It’s funny, you know, how synchronicity works. Is it the universe, or is it just our awareness that, once awoken, identifies thematic connections surrounding us? Me. Us?
Not three days ago, my beloved Aunt asked me what I think of “grace.” She wrote, “Is grace for real? What is grace? How does it work? What are the benefits and sacrifices we face if we were to bestow or receive grace? Can grace hurt? Is it worth the effort? Does grace have a leg to stand on in this day and age?”
Could she possibly have known that from a very young age, Dad has ironically called me Grace precisely for my lack thereof? Physical grace eludes me; I trip, I fall, I’ve peed my pants at a bonfire laughing too hard, and, generally speaking, am the klutziest girl you’ve likely met. If this lack of grace only applied to my physical life, what a boon that would be – yet it does not. Since childhood, I’ve had an inability to handle others in social situations gracefully, too. Perhaps precisely because I can sniff discontent – disagreement – within relationships, I tend to insert myself in an effort to smooth things over. Each time, inevitably, I’d fail.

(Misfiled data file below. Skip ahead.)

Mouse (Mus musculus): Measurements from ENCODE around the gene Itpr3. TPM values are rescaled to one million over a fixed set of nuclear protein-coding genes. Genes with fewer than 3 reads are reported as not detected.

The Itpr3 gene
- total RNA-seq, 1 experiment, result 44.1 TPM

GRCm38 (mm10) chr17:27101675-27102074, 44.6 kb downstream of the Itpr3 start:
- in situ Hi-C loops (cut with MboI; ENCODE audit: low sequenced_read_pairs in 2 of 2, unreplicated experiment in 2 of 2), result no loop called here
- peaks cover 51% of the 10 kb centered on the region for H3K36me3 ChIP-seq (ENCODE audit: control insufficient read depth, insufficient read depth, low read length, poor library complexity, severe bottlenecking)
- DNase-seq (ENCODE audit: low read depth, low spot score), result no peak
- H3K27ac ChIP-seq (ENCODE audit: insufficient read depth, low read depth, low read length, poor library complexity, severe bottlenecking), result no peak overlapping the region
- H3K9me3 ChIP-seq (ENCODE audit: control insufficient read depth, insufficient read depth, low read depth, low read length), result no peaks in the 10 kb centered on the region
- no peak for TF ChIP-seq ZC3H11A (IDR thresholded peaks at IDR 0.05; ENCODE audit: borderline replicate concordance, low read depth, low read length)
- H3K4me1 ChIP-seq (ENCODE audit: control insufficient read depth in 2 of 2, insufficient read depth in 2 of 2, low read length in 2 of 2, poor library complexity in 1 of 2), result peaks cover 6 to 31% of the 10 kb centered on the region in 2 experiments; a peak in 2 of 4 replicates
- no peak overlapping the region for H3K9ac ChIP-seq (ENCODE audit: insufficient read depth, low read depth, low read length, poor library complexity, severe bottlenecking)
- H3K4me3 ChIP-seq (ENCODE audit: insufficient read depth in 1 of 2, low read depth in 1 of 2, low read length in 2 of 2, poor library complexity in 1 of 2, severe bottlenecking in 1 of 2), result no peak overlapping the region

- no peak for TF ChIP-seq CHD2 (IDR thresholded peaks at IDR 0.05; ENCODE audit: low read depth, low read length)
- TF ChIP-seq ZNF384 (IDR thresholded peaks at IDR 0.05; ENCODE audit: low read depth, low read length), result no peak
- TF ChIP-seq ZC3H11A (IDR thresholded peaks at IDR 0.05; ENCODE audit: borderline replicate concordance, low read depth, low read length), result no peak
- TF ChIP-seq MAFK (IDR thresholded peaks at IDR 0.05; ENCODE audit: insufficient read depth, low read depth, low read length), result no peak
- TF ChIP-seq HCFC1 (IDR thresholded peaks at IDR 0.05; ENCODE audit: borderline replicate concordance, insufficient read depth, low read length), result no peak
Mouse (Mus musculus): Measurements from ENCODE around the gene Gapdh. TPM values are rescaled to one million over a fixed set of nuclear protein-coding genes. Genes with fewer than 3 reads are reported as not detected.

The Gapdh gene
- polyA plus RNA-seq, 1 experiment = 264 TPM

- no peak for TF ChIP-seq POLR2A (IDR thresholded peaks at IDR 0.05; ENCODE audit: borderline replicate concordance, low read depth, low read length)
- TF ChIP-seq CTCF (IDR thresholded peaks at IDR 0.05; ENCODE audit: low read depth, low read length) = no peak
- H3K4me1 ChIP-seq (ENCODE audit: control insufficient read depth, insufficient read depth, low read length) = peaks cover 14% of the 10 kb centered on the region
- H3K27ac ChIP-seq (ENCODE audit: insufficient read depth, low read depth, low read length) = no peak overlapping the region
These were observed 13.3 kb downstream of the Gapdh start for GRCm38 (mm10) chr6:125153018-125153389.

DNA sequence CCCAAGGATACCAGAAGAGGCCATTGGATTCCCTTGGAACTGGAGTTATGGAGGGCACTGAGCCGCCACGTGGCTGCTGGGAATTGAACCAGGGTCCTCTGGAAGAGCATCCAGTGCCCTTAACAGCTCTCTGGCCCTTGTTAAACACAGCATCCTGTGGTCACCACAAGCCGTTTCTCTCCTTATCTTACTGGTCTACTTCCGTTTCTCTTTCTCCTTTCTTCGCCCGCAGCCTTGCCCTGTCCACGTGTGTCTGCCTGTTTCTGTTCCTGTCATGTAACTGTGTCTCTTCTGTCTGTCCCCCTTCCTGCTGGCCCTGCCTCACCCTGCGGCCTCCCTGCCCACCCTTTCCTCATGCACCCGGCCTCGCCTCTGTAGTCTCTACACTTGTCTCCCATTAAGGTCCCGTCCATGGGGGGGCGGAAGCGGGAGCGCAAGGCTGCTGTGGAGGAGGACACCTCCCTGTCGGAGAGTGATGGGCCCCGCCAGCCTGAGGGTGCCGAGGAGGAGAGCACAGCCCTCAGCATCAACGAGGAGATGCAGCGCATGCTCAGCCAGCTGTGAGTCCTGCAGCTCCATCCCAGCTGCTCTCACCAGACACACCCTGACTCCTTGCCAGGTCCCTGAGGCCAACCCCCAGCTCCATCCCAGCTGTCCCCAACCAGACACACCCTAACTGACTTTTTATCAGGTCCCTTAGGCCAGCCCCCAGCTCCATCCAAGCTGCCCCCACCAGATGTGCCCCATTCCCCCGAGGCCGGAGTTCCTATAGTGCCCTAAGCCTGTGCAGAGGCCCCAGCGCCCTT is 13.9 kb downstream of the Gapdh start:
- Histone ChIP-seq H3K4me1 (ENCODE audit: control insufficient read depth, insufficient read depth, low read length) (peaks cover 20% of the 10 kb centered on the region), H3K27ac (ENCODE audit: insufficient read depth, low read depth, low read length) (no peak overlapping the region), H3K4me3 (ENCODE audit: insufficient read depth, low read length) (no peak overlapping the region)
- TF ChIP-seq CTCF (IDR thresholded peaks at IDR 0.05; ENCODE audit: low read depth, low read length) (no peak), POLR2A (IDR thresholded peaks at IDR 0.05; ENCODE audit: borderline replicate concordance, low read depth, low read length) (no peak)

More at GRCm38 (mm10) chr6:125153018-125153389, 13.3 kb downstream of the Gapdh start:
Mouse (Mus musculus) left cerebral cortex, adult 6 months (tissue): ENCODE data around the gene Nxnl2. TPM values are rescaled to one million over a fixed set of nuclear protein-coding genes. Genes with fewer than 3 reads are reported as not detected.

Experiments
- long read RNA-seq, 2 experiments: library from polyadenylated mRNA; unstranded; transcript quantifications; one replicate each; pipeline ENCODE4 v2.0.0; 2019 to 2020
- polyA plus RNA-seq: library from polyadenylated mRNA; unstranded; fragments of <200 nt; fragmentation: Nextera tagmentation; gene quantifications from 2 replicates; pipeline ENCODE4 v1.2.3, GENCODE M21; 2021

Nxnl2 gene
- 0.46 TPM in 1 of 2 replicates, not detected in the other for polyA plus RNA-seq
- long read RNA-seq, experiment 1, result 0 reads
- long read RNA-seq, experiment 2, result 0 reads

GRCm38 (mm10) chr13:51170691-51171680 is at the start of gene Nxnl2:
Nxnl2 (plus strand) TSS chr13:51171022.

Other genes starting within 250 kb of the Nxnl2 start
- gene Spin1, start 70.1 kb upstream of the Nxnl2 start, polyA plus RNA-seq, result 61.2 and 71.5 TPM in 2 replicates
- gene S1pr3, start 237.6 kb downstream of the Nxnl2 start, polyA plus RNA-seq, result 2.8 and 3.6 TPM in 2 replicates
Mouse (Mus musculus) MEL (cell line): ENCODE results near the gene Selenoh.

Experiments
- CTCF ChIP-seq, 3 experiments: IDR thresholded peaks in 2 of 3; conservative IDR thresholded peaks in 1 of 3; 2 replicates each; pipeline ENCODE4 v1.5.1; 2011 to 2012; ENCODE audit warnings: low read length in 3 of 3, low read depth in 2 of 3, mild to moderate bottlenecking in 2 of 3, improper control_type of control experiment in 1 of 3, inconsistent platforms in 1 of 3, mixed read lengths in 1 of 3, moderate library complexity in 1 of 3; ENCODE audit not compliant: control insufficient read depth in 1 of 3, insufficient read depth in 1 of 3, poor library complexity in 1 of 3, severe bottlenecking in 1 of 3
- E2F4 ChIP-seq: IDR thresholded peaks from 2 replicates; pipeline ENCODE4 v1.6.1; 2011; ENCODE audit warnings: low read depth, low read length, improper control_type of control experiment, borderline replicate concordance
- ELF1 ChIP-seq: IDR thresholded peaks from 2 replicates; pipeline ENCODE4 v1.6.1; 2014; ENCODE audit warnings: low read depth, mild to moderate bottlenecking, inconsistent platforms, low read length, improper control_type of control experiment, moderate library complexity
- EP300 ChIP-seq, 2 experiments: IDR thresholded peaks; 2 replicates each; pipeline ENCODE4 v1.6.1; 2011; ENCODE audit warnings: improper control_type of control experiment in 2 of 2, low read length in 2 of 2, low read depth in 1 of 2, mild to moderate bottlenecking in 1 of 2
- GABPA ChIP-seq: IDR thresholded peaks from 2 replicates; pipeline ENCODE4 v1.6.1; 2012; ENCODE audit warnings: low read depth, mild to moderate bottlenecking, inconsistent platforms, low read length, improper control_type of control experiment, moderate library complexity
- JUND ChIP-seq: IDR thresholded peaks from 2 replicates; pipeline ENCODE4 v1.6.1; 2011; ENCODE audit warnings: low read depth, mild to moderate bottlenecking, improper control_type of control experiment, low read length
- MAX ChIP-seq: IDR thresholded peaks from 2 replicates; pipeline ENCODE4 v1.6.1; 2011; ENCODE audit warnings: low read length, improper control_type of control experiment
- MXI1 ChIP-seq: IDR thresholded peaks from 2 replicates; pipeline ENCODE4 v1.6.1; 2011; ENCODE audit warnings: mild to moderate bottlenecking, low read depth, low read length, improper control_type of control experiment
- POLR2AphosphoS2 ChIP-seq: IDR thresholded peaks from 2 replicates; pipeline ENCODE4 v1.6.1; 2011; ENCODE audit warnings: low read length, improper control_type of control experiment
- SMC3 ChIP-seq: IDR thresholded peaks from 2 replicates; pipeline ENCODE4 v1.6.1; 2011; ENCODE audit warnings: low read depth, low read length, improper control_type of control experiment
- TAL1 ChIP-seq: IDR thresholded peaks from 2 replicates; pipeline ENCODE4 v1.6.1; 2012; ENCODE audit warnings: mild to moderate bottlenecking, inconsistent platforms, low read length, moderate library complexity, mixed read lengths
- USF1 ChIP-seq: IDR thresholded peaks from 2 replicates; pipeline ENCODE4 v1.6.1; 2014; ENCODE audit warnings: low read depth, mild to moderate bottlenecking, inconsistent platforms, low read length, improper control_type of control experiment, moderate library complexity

Thankfully, today I find myself attached to a man who recognizes that my lack of grace is no real fault, per se. Perhaps it is social ineptitude, but it stems from a place of love and authenticity. It stems from a place of empathy and discomfort in social tension.
In any case, I’ll spend some more time on grace in my private journals because there are so very many forms of it (physical, social, forgiveness, etc.) – but for now, let me leave it at this: if we do not BEGIN with extending grace to OURSELVES for our own imperfections, insecurities, failures, and humanity, how can we possibly expect to bestow grace upon others?
Grace is just yet another oxygen mask condition. Place yours on your face before attempting to help others.